So in most cases you are treated as a resident for taxation purposes if you:
Go overseas temporarily

Do not set up a permanent home overseas

Migrate to Australia and intend to stay here permanently
However, you are treated as a non-resident for taxation purposes if you:
Are visiting Australia for more than six months and for most of the time you are travelling and working in various locations across Australia

Are holidaying in Australia

Are visiting for less than six months

Leave Australia permanently

International taxation
The general principle that a non-resident is assessable on Australian source income is modified extensively by excluding from assessment, and instead subjecting to withholding tax, outbound payments of dividends, interest and royalties.
The general principle that an Australian resident is assessable on income derived from all sources is modified extensively by rules that include, as statutory income, amounts ‘attributed’ from certain foreign companies and trusts, and rules that exempt certain foreign dividend income derived by companies. A credit is available for foreign tax paid on Australian resident’s assessable foreign source income.

AJML Accountants Update – Guide on Trust Part 4

Guide on Trust Funds – Part 4

Estate planning

Since the assets of a trust are not owned by any one beneficiary, the beneficiaries cannot deal with those assets or pass them on their descendants by their wills.

However, if careful consideration is given to who is and will be the appointor(s) of the trust, control of the trust may be effectively passed to the next generation.

An obvious way to pass control of the trust to the next generation is for the trust deed to provide that, following the death of the original appointors of the trust, their children will become the appointors. This will mean that, upon their parents’ death, these children will obtain control of the trust (and the trust assets), in the same way that they could obtain other assets directly owned by their parents and passed by will.

A benefit of the assets remaining in the trust, under the control of the children but not directly owned by them, is that should the children (or grandchildren or further descendants) encounter financial difficulty or matrimonial trouble, the

assets of the trust should hopefully not be available to creditors or disgruntled ex-spouses for the life of the trust (at least until the assets or funds are distributed to any of those beneficiaries).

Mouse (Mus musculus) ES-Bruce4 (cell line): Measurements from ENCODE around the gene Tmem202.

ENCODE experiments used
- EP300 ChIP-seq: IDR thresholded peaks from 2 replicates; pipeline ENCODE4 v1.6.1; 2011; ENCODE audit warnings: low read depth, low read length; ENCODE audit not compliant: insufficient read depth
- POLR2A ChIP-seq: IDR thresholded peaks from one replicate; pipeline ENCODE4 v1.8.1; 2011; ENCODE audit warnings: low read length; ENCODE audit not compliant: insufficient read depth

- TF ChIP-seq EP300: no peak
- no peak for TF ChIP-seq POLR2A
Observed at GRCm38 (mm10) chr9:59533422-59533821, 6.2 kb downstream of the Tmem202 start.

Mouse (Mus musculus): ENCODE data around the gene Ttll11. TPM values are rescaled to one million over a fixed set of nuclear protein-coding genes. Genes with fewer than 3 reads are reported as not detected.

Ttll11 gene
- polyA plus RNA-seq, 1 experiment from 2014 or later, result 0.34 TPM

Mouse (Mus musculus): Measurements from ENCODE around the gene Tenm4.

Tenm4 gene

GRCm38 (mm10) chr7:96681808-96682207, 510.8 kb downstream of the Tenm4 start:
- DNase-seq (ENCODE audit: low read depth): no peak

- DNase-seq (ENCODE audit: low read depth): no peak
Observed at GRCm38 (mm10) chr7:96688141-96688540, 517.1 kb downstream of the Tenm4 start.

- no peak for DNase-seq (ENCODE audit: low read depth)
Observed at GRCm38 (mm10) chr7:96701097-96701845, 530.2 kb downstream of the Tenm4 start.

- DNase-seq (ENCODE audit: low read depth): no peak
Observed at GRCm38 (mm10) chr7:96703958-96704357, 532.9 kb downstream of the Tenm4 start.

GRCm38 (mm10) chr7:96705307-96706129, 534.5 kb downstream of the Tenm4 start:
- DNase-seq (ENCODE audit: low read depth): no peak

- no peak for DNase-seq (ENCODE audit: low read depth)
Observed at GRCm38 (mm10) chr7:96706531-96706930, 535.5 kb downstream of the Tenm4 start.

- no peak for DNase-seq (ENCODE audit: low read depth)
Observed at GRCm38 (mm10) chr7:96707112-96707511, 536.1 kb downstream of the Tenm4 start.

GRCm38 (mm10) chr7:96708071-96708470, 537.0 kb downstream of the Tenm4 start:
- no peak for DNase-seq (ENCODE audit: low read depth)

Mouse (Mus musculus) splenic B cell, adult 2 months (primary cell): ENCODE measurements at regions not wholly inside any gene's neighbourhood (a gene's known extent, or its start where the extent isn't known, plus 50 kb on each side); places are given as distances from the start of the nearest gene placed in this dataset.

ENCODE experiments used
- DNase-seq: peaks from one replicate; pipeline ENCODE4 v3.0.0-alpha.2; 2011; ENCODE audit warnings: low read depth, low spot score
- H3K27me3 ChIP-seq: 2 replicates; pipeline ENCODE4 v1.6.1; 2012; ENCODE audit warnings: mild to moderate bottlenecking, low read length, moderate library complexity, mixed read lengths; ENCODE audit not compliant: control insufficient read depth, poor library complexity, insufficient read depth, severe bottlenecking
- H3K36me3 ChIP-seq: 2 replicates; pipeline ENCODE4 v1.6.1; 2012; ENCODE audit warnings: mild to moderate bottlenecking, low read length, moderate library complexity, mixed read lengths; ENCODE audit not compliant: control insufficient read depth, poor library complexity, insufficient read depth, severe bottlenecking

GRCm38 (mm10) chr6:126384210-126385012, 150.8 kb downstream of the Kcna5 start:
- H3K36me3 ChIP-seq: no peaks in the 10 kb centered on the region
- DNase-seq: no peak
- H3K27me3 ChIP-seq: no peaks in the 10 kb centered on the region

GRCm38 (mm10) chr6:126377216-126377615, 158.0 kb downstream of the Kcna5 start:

In the meantime, if those beneficiaries require funds, assets or anything else from the trust, the trustee still has the discretion to, for example, distribute income or capital to them or make a loan to them.

The Trust Deed

These instructions should be followed in numerical order:

  1. The settlor should give the settled sum to the trustee(s).
  2. The settlor, being a natural person (i.e., ordinarily being an individual, not a company) should sign each copy of the deed where indicated in the presence of an independent adult witness, who should then also sign the deeds.

a)if the trustee (or trustees) are natural persons (or any of them are), they should then sign each copy of the deed where indicated in the presence of an independent adult witness, who should then also sign the deeds; or

b)if the trustee is a company (or any of them are, if there is more one trustee), the company will need to resolve to accept appointment as trustee of the trust before executing the deed. Therefore, the resolution of the director or directors of the company accepting the appointment should be signed and dated and, once this is done, the company can then execute the deed according to its constitution (i.e., with the requisite number of directors and/or secretaries signing the deed, accompanied by an imprint of the common seal of the company, if the company has one and is required to execute documents with it).

  1. The trust deed should then be dated where indicated
  2. Each copy of the trust deed should then be stamped at the appropriate stamps office and the requisite stamp duty paid according to the State/Territory in which the trust deed is stamped (if necessary) – this will usually be the “Governing State” of the deed (though it is technically possible for a deed to be stamped in one State despite the trust deed specifying that the Governing State is another State).